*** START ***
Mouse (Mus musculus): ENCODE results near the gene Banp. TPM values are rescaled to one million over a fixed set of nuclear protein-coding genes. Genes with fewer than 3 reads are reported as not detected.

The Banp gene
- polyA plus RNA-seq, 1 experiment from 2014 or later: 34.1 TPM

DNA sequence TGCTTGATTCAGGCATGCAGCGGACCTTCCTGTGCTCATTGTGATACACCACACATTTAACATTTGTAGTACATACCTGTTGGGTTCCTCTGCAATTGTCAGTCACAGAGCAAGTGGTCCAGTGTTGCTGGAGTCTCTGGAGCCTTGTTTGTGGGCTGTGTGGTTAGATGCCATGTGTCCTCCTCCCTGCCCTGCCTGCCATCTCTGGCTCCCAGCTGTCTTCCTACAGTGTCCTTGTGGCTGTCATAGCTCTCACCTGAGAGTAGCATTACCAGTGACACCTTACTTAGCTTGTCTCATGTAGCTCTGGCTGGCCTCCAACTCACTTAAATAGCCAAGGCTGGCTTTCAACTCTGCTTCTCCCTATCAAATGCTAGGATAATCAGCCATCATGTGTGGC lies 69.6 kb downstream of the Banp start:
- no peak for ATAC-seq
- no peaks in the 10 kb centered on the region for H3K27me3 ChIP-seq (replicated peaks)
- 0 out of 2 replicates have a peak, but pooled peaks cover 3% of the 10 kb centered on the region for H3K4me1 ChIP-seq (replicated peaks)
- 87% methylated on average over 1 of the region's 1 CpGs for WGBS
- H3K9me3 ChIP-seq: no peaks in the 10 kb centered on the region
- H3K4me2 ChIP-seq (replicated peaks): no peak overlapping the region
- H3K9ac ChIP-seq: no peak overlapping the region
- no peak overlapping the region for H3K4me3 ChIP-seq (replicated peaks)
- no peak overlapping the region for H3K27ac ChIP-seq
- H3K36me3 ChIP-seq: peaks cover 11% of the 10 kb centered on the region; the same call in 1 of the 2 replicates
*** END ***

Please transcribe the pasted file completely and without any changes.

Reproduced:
Mouse (Mus musculus): ENCODE results near the gene Banp. TPM values are rescaled to one million over a fixed set of nuclear protein-coding genes. Genes with fewer than 3 reads are reported as not detected.

The Banp gene
- polyA plus RNA-seq, 1 experiment from 2014 or later: 34.1 TPM

DNA sequence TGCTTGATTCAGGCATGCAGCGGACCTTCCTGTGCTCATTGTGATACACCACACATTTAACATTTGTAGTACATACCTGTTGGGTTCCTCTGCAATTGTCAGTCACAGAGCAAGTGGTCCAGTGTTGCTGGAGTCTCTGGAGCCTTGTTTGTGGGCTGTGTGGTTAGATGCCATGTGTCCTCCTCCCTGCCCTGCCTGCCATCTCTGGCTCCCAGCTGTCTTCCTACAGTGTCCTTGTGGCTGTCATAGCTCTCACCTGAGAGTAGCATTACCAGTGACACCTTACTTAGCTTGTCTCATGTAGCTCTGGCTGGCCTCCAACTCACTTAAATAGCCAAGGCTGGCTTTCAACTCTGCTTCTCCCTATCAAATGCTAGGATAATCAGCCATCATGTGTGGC lies 69.6 kb downstream of the Banp start:
- no peak for ATAC-seq
- no peaks in the 10 kb centered on the region for H3K27me3 ChIP-seq (replicated peaks)
- 0 out of 2 replicates have a peak, but pooled peaks cover 3% of the 10 kb centered on the region for H3K4me1 ChIP-seq (replicated peaks)
- 87% methylated on average over 1 of the region's 1 CpGs for WGBS
- H3K9me3 ChIP-seq: no peaks in the 10 kb centered on the region
- H3K4me2 ChIP-seq (replicated peaks): no peak overlapping the region
- H3K9ac ChIP-seq: no peak overlapping the region
- no peak overlapping the region for H3K4me3 ChIP-seq (replicated peaks)
- no peak overlapping the region for H3K27ac ChIP-seq
- H3K36me3 ChIP-seq: peaks cover 11% of the 10 kb centered on the region; the same call in 1 of the 2 replicates